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3 ETFs Better Than ARK Innovation

ARK Invest and its CEO, Cathie Wood, have been making headlines in the investing world. The investment management firm is known for its high-flying ETFs, which have experienced phenomenal returns over the past year.

Its flagship fund, the ARK Innovation ETF (NYSEMKT: ARKK), has earned an incredible 175% return over the past 12 months. Since its inception in 2014, it's earned an average return of nearly 34% per year.

Stack of dollar bills against a blue background

Image source: Getty Images.

With returns like that, it's easy to see why this ETF is attractive. But while it has had a good run so far, it's also an incredibly risky investment. The fund has only been around for a few years, and any investment without an extensive track record is risky.

Also, the ETF only contains between 35 and 55 stocks on average, which focus on "disruptive innovation." Considering many other ETFs contain hundreds or thousands of stocks, ARK Innovation doesn't provide much diversification. In addition, "innovative" companies tend to be higher risk than well-established ones.

This doesn't necessarily mean it's a bad investment, but it is a risky one. And there are a few ETFs that may be a better option for most investors. Here are three:

iShares Core S&P 500 ETF

The iShares Core S&P 500 ETF (NYSEMKT: IVV) tracks the S&P 500, meaning it includes all the same stocks as the index and aims to mirror its performance. The S&P 500 includes just over 500 stocks from some of the largest and most stable companies in the U.S., which makes this ETF a relatively safe investment.

While it does see lower average returns than ARK Innovation, it's far less risky. This doesn't mean you won't have years where you experience losses. But over the long term, you're more likely to earn positive average returns.

Since its inception in 2000, it has earned an average annual return of around 7%. Keep in mind that the market has experienced a significant amount of volatility in the past 20 years, including the dot-com bubble burst and the Great Recession. Despite these downturns, this ETF has still earned positive returns over time.

Vanguard Total Stock Market ETF

The Vanguard Total Stock Market ETF (NYSEMKT: VTI) includes 3,755 stocks from small, midsize, and large corporations in the U.S.

Similar to the S&P 500 ETF, this fund aims to track the stock market as a whole. But it contains far more stocks than an S&P 500 ETF, and it also includes stocks from companies of all sizes.

This provides more diversification and more opportunity for growth. Small and midsize companies can be more volatile, but they also tend to grow faster than large corporations. This means you could experience higher growth rates while still limiting your risk.

This ETF was established in 2001, and since then it has earned an average return of around 8%. Like the S&P 500 ETF, this fund has a long track record and has shown that it can withstand volatility over the long term.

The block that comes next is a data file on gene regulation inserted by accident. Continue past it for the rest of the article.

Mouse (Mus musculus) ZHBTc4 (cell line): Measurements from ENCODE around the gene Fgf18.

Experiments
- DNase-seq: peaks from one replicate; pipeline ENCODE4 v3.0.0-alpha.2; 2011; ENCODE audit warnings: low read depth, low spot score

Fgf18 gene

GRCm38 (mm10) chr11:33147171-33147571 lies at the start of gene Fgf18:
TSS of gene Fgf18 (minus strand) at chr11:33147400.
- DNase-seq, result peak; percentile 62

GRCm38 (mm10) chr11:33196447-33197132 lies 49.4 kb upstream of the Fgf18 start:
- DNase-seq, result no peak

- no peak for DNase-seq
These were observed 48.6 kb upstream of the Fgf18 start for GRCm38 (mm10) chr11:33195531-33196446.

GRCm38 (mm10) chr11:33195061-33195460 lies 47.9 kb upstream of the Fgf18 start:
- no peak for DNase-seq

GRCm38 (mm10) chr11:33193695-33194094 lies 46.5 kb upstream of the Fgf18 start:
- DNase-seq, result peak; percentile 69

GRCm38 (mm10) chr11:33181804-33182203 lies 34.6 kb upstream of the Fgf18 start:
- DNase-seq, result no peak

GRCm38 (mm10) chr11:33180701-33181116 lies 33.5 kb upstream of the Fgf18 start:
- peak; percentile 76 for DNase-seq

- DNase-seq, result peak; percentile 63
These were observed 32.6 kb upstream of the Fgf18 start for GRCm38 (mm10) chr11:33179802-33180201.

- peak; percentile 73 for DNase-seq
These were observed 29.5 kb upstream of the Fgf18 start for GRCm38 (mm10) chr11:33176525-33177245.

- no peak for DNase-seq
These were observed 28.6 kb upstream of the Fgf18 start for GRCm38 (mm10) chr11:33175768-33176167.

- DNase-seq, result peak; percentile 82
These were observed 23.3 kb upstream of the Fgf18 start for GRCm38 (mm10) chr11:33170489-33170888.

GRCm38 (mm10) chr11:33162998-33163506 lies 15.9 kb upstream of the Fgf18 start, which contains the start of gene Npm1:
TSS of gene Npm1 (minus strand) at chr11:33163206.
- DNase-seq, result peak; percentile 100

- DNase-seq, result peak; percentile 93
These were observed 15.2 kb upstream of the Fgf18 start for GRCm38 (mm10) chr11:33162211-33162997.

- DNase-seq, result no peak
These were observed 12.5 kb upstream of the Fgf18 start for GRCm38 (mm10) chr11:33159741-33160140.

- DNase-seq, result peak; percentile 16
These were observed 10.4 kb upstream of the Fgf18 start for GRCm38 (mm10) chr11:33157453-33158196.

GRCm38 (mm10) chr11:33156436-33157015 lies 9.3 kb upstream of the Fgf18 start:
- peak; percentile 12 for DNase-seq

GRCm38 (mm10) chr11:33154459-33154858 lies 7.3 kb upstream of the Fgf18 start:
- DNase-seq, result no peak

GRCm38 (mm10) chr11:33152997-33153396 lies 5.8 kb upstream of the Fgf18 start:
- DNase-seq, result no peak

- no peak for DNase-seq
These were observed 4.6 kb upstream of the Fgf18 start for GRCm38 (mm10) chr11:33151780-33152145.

Schwab U.S. Large-Cap Growth ETF

The Schwab U.S. Large-Cap Growth ETF (NYSEMKT: SCHG) includes 235 stocks from companies that are expected to experience above-average growth. Three of its largest holdings include tech behemoths Apple, Microsoft, and Amazon.

Growth ETFs can be riskier than S&P 500 ETFs or total stock market ETFs, but they also generally see higher-than-average returns. In fact, since this fund's inception in 2009, it has earned an average return of more than 17% per year.

This doesn't mean you'll earn returns of 17% every single year. There's a much greater chance that some years you'll experience low returns or even losses, while other years you'll earn significantly higher-than-average returns.

Jar full of hundred dollar bills

Image source: Getty Images.

While its returns don't match those of ARK Innovation, this fund is safer because it includes more stocks, and many of the stocks in the fund are from large, well-established corporations. Despite being lower risk, though, it's still possible to make a lot of money with this ETF.

If you were to invest, say, $300 per month while earning a 17% average annual return, you'd have more than $2.3 million accumulated after 30 years. Again, you may not necessarily experience those types of returns, but this fund is designed for above-average growth.

ARK Innovation might be the flashy new fund taking the investing world by storm, but it's not necessarily the right investment for everyone. To keep your money safer while still maximizing your returns, these three ETFs could be a better option.

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Teresa Kersten, an employee of LinkedIn, a Microsoft subsidiary, is a member of The Motley Fool's board of directors. John Mackey, CEO of Whole Foods Market, an Amazon subsidiary, is a member of The Motley Fool's board of directors. Katie Brockman owns shares of Vanguard Total Stock Market ETF. The Motley Fool owns shares of and recommends Amazon, Apple, and Microsoft. The Motley Fool recommends the following options: long January 2022 $1,920 calls on Amazon, long March 2023 $120 calls on Apple, short January 2022 $1,940 calls on Amazon, and short March 2023 $130 calls on Apple. The Motley Fool has a disclosure policy.

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